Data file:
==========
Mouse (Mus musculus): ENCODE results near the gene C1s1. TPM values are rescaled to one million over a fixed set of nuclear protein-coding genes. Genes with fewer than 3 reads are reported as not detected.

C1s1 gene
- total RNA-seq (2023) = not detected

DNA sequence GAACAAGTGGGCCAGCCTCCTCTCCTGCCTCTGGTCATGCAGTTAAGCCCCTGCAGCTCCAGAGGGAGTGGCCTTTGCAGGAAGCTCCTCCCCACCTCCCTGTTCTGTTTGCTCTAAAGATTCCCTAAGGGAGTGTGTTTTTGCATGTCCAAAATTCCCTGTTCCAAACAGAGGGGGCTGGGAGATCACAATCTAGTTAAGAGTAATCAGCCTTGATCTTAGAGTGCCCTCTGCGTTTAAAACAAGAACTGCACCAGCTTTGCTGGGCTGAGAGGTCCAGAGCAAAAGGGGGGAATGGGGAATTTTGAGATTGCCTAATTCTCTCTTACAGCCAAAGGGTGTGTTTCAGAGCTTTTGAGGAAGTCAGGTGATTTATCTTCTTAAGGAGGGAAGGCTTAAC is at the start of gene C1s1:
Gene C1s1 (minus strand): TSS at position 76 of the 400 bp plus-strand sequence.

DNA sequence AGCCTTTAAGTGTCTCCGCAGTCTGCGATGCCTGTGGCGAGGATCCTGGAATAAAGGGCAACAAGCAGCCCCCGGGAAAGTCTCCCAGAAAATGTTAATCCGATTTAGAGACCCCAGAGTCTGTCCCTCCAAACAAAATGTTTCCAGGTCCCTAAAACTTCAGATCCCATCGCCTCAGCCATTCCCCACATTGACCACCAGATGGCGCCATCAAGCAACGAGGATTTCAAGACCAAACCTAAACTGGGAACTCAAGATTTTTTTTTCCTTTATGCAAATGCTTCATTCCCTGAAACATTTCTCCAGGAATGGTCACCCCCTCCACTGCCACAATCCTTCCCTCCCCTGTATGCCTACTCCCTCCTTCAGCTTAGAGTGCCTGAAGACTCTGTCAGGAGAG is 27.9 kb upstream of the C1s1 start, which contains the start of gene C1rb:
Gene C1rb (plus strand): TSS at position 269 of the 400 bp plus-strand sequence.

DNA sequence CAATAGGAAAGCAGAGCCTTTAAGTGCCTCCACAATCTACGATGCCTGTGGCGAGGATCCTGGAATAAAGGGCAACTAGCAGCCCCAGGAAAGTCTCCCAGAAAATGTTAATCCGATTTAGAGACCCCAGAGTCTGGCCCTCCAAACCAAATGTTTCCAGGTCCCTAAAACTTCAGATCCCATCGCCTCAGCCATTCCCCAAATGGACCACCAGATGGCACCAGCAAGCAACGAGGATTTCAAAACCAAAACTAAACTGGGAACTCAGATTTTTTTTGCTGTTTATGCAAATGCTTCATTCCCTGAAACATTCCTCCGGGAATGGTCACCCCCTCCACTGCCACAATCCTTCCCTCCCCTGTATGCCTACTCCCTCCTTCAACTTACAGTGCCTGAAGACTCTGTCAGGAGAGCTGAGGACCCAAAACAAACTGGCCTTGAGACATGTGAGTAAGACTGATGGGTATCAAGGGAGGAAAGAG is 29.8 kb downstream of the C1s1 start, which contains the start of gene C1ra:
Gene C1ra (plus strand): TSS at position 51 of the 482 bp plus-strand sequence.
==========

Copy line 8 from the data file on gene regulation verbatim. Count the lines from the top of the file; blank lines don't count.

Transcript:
DNA sequence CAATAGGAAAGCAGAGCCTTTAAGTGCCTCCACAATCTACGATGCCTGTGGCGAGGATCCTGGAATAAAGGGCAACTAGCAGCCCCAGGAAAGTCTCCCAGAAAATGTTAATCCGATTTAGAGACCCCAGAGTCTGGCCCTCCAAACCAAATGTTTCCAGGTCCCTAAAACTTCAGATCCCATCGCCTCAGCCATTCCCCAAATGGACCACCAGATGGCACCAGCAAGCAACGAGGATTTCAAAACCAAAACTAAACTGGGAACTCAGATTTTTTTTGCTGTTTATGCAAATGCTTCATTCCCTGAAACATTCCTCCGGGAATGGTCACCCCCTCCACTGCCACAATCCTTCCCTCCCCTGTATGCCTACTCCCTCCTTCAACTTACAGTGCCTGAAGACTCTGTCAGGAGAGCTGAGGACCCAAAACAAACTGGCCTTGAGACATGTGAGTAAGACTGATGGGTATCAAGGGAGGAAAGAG is 29.8 kb downstream of the C1s1 start, which contains the start of gene C1ra: